In Cuba, no news is British news

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The Independent Online
I HAVE been away for a week at the Cuban jazz festival in Havana, and I am back again, a poorer but a happier man. Not very well up with the news, though. This is mostly because when I am away I try to restrict myself to reading local papers and on Cuba there was not a lot of choice. I once caught a distant glimpse of the ever-faithful Herald Tribune but failed to get close enough to effect a capture. The only real alternative was the tortuous reporting of Granma.

Granma is the daily organ of the Cuban Communist Party. The curious title of this publication derives from the name of the second-hand yacht in which Fidel Castro and his merry men made their historic voyage to initiate the Cuban revolution (and which I believe is still on display today behind the Museo de la Revolucion. Amazing how these things get preserved. As they landed on a remote part of the Cuban littoral in 1959 and prepared to scuttle the boat, did Fidel rap out an order: 'No, on second thoughts keep it] If the 40 of us do manage to liberate Cuba, we're going to need something to put in the victory museum, aren't we? So don't throw anything away at all, OK'?).

I was told that whoever had the boat Granma before it came into Castro's hands had named it after his grandmother, which makes sense for a boat. Not so much for a newspaper, though. Big Brother may be watching you, but Big Granny? Still, I bought the paper loyally as often as possible, if only for the reviews of the concerts.

These reviews were unusually fair-minded by our standards in that they mentioned only musicians they liked and omitted any mention of those bands which seem to have left the reviewer cold. The one thing that seemed to infuriate them was any European assumption of superior knowledge about jazz. One review of the Brazilian drummer Airto Moreira got quite steamed up about what the London Evening Standard had previously written about him, which apparently showed that we in the United Kingdom, or at least the musical staff of the Standard, had not the faintest idea of what Latin culture was all about. How anyone on Granma can have seen a copy of the Standard still mystifies me.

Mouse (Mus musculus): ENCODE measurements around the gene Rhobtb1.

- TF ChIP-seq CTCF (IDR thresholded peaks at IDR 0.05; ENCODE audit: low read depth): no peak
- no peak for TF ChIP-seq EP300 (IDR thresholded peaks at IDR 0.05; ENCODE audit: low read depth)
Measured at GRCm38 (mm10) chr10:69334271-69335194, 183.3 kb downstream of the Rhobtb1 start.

That was the only reference to Britain I saw in a week of Granma. Still, that's par for the course. Have you noticed that no British news is ever reported abroad? Have you ever waxed indignant and accused foreign papers of being parochial? Have you ever calmed down and reflected that, in fact, almost all British news is non-news? Despite which, have you, as soon as you arrived back within orbit of Britain, reached for a British paper and tried to work out what has happened in your absence?

I did, I'm afraid. As soon as we landed at Amsterdam to change flights, I reached for the British Sunday papers. Well, I paid for only one. I don't know what you do, but I always scan the sensational headlines in the tabloids, then buy the paper I think will most impress my neighbour.

(My neighbour on the next plane, a silvery-haired Irishman, did not even glance at my paper, but I was much impressed by him. By his diet, actually. First, when he rejected the snack lunch on offer, an open prawn-on-brown sandwich - 'I never touch seafood.' Second, when the stewardess asked him if he would like a drink and he said: 'Give me two small bottles of Tia Maria and two of vodka.' He then mixed all these in his glass with the cream he hadn't used in his coffee, presumably attempting to create yet another profit-making Irish liqueur.)

But I did meet a fellow journalist on the plane who reminded me that I had once written a piece listing all the terrible things that were always bound to happen in your holiday absence.

'Did I?' I asked, much impressed. 'What did I say?'

'You said, inter alia,' she replied, 'that there was always an ongoing child drama with a headline such as: 'Tracey - Police Still Have No Clue', with you being the only person in Britain who had no idea who Tracey was.'

'Did I? Gosh. And what if the Tracey mystery is cleared up before one's return?'

'Then there is a story saying: 'Home Secretary Pledges Swift Action', on the grounds that the Home Secretary never pledges swift action before things go wrong. He only pledges it when it is too late.'

It was then that I opened the paper. There was a headline saying: 'Home Secretary Pledges Swift Action Now'. I wish I hadn't been quite so prescient.